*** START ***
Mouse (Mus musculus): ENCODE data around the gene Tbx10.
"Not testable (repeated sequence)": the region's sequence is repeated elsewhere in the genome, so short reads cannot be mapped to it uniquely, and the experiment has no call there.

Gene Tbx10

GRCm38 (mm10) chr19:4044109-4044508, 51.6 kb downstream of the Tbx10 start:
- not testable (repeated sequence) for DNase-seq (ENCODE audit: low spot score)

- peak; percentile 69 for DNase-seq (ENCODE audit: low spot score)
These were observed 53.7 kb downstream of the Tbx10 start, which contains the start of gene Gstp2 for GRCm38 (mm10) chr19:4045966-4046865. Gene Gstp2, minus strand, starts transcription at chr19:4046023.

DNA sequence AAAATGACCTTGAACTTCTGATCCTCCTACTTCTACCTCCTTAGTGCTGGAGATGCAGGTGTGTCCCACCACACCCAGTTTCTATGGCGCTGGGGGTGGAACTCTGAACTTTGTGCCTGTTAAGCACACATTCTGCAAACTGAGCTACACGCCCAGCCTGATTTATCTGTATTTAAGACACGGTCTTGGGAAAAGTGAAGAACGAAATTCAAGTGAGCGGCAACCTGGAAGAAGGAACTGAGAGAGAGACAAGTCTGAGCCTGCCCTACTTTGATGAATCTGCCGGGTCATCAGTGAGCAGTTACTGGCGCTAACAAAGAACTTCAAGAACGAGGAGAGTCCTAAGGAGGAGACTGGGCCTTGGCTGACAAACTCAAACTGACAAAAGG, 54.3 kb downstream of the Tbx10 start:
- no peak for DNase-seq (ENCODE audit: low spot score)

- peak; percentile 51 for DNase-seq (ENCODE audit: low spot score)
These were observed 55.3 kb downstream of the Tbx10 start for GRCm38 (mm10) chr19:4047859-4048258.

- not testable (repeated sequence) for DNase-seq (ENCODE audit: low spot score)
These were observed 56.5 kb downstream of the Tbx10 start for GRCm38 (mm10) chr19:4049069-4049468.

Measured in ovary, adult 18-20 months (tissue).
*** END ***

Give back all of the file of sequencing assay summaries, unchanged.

Mouse (Mus musculus): ENCODE data around the gene Tbx10.
"Not testable (repeated sequence)": the region's sequence is repeated elsewhere in the genome, so short reads cannot be mapped to it uniquely, and the experiment has no call there.

Gene Tbx10

GRCm38 (mm10) chr19:4044109-4044508, 51.6 kb downstream of the Tbx10 start:
- not testable (repeated sequence) for DNase-seq (ENCODE audit: low spot score)

- peak; percentile 69 for DNase-seq (ENCODE audit: low spot score)
These were observed 53.7 kb downstream of the Tbx10 start, which contains the start of gene Gstp2 for GRCm38 (mm10) chr19:4045966-4046865. Gene Gstp2, minus strand, starts transcription at chr19:4046023.

DNA sequence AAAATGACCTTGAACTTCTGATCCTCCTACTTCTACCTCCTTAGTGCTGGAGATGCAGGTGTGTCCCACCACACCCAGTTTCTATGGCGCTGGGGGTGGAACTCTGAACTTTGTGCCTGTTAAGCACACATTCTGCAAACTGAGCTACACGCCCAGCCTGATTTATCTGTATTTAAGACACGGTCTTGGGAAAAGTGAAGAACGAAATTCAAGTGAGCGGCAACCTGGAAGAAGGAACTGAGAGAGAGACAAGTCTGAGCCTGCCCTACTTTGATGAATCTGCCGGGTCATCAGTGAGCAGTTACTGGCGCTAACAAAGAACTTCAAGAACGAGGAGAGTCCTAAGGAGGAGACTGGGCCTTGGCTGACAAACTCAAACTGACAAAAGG, 54.3 kb downstream of the Tbx10 start:
- no peak for DNase-seq (ENCODE audit: low spot score)

- peak; percentile 51 for DNase-seq (ENCODE audit: low spot score)
These were observed 55.3 kb downstream of the Tbx10 start for GRCm38 (mm10) chr19:4047859-4048258.

- not testable (repeated sequence) for DNase-seq (ENCODE audit: low spot score)
These were observed 56.5 kb downstream of the Tbx10 start for GRCm38 (mm10) chr19:4049069-4049468.

Measured in ovary, adult 18-20 months (tissue).